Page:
Archive for November 16th, 2008

If you’ve always wanted to listen to a Gothic “blood”, our friends at Librivox have just finished Volume 1 of that in/famous penny dreadful known as Varney the Vampyre. Ain’t the Internet grand?

Also new from Librivox: Five Weeks in a Balloon, by Jules Verne; and Vol. 1 of Herodotus’ Histories.

UPDATE: Meanwhile, it occurs to me that Spider Robinson’s had an audiobook podcast for a pretty long time, but I’ve never linked to it or downloaded it. So for those who like science fiction, here’s Spider on the Web, which this week features a reading of Varley’s story “The Persistence of Vision” — a creepy examination of the real position of a one-eyed man in the land of the blind. You might also want to check out Reason Magazine’s profile of Tor Publishing. (So, they really are based in the Flatiron Building. I thought that was some sort of arcane New York joke, and that nobody really had offices in a historical monument like that….)

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Argonautica continues. Medea must decide whether or not to help Jason, a stranger, and go against the wishes of her own father; or to let him be killed, along with her sister-sons and a whole ship’s crew of heroes.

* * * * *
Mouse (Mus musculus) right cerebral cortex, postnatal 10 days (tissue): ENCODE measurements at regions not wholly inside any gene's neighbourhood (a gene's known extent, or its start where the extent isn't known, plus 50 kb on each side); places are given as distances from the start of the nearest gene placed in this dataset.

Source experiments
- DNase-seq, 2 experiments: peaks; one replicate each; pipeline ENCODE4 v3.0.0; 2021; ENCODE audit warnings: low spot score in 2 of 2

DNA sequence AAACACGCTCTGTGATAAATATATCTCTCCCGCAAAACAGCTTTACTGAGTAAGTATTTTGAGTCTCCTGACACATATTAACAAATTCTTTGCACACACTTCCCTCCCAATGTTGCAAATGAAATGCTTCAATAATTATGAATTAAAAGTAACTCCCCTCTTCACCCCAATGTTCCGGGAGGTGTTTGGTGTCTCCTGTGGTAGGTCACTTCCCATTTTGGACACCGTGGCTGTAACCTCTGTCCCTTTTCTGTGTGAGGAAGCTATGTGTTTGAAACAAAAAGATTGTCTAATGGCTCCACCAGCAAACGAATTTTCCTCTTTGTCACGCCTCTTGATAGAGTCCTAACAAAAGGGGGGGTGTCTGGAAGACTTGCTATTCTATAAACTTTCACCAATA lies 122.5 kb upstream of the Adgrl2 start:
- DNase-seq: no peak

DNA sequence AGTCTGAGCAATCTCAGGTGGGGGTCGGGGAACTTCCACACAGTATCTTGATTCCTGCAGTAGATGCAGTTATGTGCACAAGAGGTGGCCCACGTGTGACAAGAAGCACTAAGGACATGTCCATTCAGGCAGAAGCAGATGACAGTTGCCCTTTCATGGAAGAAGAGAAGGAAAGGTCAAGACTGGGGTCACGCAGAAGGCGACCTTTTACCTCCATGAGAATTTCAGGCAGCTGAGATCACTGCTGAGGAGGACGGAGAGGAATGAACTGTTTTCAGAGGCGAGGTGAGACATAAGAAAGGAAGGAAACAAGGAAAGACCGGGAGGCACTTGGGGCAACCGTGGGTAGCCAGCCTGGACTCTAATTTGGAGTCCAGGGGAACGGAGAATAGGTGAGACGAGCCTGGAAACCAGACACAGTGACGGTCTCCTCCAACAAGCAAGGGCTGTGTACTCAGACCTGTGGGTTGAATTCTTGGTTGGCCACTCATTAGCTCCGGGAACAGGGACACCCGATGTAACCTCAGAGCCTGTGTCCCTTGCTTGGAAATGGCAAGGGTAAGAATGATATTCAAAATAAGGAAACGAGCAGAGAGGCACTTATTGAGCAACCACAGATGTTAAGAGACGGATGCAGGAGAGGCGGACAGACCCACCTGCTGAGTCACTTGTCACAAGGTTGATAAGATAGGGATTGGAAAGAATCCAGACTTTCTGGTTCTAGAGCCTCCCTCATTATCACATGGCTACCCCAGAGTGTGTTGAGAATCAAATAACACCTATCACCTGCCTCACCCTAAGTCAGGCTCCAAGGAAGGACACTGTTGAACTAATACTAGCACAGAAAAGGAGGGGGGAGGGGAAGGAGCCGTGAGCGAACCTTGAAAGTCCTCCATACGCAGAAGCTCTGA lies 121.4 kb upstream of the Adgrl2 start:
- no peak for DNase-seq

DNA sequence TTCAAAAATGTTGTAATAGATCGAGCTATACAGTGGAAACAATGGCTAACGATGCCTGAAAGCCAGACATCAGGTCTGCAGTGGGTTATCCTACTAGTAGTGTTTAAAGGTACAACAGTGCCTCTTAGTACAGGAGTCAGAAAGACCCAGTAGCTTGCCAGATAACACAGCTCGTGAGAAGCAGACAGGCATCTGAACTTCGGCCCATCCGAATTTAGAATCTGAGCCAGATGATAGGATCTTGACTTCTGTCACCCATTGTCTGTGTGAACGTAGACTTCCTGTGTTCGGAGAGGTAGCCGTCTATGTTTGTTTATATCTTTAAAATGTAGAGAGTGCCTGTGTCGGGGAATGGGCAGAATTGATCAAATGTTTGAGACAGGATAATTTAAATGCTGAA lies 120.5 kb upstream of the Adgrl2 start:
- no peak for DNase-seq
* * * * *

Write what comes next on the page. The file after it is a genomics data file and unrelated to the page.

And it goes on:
This is amazing stuff, even in translation, and I really don’t think I did anything near enough justice to it. If anybody out there is looking for a dramatic monologue to perform for speech class or an audition, I suggest you look here. (We don’t normally remember that Medea wasn’t just a princess, priestess, witch, and maniacally vengeful child-murderer; at this point she is a girl in the throes of first love.)

Part 14.


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The Art of Dying Well continues, with more instructions on how to live a good life first! This chapter is all about stewardship. Yes, I know, ye olde snoozer topick. But this time, we hear the scary side! Yeah, this’ll keep you awake….

Chapter 5: The fifth precept, in which the deceitful error of the rich in this world is exposed.


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The Art of Dying Well continues, as St. Robert Bellarmine interprets that thing about how Christians should be like servants waiting for their lord to return from the wedding, in relation to preparation for death.

Chapter 4: The fourth precept, containing three evangelical counsels.


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